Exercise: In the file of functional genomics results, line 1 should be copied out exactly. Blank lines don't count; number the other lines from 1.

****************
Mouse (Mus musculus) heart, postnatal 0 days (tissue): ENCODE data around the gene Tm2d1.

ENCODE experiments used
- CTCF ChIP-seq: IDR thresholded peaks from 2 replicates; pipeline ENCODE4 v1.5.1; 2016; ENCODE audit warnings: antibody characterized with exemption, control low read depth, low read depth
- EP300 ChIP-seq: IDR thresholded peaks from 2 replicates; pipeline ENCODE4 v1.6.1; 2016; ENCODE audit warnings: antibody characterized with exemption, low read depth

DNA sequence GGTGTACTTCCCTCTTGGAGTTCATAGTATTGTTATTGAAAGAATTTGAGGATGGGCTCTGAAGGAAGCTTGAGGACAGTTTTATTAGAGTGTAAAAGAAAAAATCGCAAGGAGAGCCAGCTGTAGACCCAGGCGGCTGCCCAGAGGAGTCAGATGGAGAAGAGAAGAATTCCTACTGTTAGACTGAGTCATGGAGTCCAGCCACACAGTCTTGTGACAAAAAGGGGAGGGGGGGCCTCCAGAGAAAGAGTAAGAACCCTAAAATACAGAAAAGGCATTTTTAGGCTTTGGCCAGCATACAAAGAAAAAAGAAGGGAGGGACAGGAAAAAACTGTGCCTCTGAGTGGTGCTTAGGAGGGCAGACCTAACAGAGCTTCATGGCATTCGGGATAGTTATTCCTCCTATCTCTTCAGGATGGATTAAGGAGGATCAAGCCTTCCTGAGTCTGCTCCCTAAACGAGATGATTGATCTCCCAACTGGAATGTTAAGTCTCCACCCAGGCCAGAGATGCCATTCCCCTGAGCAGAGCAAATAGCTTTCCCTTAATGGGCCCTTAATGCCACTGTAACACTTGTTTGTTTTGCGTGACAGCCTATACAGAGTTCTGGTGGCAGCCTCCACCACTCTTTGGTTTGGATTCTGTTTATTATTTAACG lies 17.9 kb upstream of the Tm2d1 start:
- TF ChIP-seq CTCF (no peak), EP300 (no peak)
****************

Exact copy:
Mouse (Mus musculus) heart, postnatal 0 days (tissue): ENCODE data around the gene Tm2d1.